The Lazzarettos is a group of interconnected buildings located 300 meters away from the walls of Dubrovnik that were once used as a quarantine station for the Republic of Ragusa.
Republic of Ragusa was an active merchant city-state and was thus in a contact with people and goods from all over the world so it had to introduce preventive health measures to protect its citizens from various epidemics which broke out in countries across the Mediterranean and the Balkans due to poor hygiene. The time period between the 14th and 18th centuries was known as the most difficult time of plague and cholera epidemics in Europe and Asia. Given that the preparations for the treatment of various infectious diseases recommended by the doctors at the time, such as vinegar, sulfur, and garlic, were ineffective, people came up with the idea of stopping epidemics from spreading by isolating the infected.
In the 15th century, the quarantine facilities were moved from uninhabited islands of Mrkan, Bobara and Supetar closer to the city because the Ottoman Empire could have used them as a base for the attack on the city. Construction of a large lazaretto on Lokrum started in 1533, and was completed at the end of the 16th century. In 1590, the government started with the construction of the lazaretto in Ploče. The constriction was completed in 1642. It contained 10 multistory buildings connected by 5 interior courtyards. This lazaretto had five areas and five residential buildings for passengers who had to go through quarantine. From each side of the area where the houses for people were, there were the towers for the guards and the apartment for the Ottoman envoy who acted as a judge for Ottoman subjects who were visiting Dubrovnik.
With the construction of the lazarettos, epidemics were significantly suppressed with last breaking out in 1815-16. After the fall of the Republic in 1808, lazarettos were used for quarantine of merchants coming to Dubrovnik from the inner-Balkans, and later for military purposes. Lazarettos were damaged by fire in the second half of the 19th century and again at the end of the First World War. Following the first renovation, the arcades in the courtyards and the gates facing the sea were bricked up.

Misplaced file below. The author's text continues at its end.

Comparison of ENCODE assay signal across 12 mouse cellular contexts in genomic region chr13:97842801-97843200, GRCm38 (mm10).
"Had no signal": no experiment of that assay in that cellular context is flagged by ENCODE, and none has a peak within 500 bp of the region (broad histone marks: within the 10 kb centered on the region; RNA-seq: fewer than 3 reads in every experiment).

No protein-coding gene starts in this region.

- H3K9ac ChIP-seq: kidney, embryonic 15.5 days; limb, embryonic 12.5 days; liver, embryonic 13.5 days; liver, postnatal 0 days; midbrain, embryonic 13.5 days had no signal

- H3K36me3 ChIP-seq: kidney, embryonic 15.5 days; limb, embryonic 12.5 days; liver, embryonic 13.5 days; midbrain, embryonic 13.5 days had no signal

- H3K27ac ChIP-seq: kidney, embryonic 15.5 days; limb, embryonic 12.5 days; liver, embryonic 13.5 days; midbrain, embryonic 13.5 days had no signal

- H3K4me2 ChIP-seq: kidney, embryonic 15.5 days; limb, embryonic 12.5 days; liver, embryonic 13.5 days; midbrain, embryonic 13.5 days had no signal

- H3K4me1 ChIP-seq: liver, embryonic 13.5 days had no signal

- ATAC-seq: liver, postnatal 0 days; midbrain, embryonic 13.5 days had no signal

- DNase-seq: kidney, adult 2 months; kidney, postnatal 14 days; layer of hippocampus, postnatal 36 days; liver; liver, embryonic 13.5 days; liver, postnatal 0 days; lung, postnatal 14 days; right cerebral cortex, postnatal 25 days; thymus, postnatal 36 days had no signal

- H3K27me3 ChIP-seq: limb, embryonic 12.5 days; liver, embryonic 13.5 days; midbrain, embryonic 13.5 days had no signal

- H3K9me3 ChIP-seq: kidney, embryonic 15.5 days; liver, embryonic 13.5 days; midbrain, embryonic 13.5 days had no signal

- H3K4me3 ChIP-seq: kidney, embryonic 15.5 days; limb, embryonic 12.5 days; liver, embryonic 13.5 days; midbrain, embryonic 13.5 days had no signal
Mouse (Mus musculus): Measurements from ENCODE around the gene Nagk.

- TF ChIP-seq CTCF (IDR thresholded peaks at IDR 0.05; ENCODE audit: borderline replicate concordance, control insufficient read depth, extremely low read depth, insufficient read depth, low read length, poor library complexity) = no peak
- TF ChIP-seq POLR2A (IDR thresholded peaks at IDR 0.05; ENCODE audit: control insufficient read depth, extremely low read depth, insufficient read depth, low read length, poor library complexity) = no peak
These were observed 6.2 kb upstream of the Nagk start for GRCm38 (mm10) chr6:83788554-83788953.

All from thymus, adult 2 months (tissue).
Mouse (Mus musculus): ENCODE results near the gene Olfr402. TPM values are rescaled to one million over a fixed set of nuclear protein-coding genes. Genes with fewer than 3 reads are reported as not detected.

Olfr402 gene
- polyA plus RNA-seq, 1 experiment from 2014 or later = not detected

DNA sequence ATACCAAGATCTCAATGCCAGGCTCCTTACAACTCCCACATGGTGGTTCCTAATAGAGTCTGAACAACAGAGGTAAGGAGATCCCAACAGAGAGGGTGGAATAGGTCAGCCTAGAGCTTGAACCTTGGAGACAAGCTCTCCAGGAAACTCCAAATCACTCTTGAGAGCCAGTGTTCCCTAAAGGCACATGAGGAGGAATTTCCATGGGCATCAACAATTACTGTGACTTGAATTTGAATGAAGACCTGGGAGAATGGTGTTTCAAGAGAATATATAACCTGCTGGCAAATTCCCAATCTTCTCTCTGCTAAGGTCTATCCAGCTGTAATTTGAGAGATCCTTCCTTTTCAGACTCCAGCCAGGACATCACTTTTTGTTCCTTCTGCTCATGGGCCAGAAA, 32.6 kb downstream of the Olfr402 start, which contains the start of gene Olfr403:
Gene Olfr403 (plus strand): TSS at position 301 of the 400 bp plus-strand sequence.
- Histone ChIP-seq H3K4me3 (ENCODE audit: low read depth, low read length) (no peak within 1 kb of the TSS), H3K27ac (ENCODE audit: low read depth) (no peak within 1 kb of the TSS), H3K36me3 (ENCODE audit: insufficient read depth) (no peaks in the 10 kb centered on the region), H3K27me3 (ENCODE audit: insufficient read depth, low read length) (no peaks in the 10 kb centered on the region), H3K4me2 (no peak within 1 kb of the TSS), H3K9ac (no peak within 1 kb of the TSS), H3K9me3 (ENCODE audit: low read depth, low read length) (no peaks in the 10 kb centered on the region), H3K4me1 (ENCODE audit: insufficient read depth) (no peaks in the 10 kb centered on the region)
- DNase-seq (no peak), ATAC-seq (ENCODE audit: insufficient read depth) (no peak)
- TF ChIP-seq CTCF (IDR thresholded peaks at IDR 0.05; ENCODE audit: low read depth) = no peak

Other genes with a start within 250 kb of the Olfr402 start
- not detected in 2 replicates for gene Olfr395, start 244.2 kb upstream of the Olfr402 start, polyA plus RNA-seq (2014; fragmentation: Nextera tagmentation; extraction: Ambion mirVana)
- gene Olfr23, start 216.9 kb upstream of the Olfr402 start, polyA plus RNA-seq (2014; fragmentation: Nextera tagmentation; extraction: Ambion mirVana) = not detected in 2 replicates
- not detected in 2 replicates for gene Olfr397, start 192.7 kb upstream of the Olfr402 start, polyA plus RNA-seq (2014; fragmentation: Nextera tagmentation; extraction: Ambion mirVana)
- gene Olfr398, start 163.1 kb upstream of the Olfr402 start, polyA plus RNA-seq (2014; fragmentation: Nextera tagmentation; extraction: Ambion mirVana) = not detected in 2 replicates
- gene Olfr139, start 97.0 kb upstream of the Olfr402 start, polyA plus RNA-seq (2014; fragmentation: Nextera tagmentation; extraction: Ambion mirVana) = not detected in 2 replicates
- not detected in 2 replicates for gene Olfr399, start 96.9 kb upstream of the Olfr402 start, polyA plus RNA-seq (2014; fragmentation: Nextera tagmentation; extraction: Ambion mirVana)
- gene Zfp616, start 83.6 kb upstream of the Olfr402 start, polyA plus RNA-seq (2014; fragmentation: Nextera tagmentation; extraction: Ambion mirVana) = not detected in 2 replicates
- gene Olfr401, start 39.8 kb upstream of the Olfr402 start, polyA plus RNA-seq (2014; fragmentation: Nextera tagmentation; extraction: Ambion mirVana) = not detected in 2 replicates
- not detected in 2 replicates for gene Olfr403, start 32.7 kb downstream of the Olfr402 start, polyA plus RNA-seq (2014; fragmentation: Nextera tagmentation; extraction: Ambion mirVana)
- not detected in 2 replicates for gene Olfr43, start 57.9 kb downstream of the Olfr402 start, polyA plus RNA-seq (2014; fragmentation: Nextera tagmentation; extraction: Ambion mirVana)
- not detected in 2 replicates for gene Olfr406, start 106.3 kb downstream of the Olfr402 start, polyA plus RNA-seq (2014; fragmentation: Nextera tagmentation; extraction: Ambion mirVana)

Today, the Lazarettos are used for recreation, trade, and entertainment.References:
Royal Palace of Naples was one of the four residences near Naples used by the Bourbon Kings during their rule of the Kingdom of the Two Sicilies (1734-1860): the others were the palaces of Caserta, Capodimonte overlooking Naples, and the third Portici, on the slopes of Vesuvius.
Construction on the present building was begun in the 17th century by the architect Domenico Fontana. Intended to house the King Philip III of Spain on a visit never fulfilled to this part of his kingdom, instead it initially housed the Viceroy Fernando Ruiz de Castro, count of Lemos. By 1616, the facade had been completed, and by 1620, the interior was frescoed by Battistello Caracciolo, Giovanni Balducci, and Belisario Corenzio. The decoration of the Royal Chapel of Assumption was not completed until 1644 by Antonio Picchiatti.
In 1734, with the arrival of Charles III of Spain to Naples, the palace became the royal residence of the Bourbons. On the occasion of his marriage to Maria Amalia of Saxony in 1738, Francesco De Mura and Domenico Antonio Vaccaro helped remodel the interior. Further modernization took place under Ferdinand I of the Two Sicilies. In 1768, on the occasion of his marriage to Maria Carolina of Austria, under the direction of Ferdinando Fuga, the great hall was rebuilt and the court theater added. During the second half of the 18th century, a 'new wing' was added, which in 1927 became the Vittorio Emanuele III National Library. By the 18th century, the royal residence was moved to Reggia of Caserta, as that inland town was more defensible from naval assault, as well as more distant from the often-rebellious populace of Naples.
During the Napoleonic occupation the palace was enriched by Joachim Murat and his wife, Caroline Bonaparte, with Neoclassic decorations and furnishings. However, a fire in 1837 damaged many rooms, and required restoration from 1838 to 1858 under the direction of Gaetano Genovese. Further additions of a Party Wing and a Belvedere were made in this period. At the corner of the palace with San Carlo Theatre, a new facade was created that obscured the viceroyal palace of Pedro de Toledo.
In 1922, it was decided to transfer here the contents of the National Library. The transfer of library collections was made by 1925.
The library suffered from bombing during World War II and the subsequent military occupation of the building caused serious damage. Today, the palace and adjacent grounds house the famous Teatro San Carlo, the smaller Teatrino di Corte (recently restored), the Biblioteca Nazionale Vittorio Emanuele III, a museum, and offices, including those of the regional tourist board.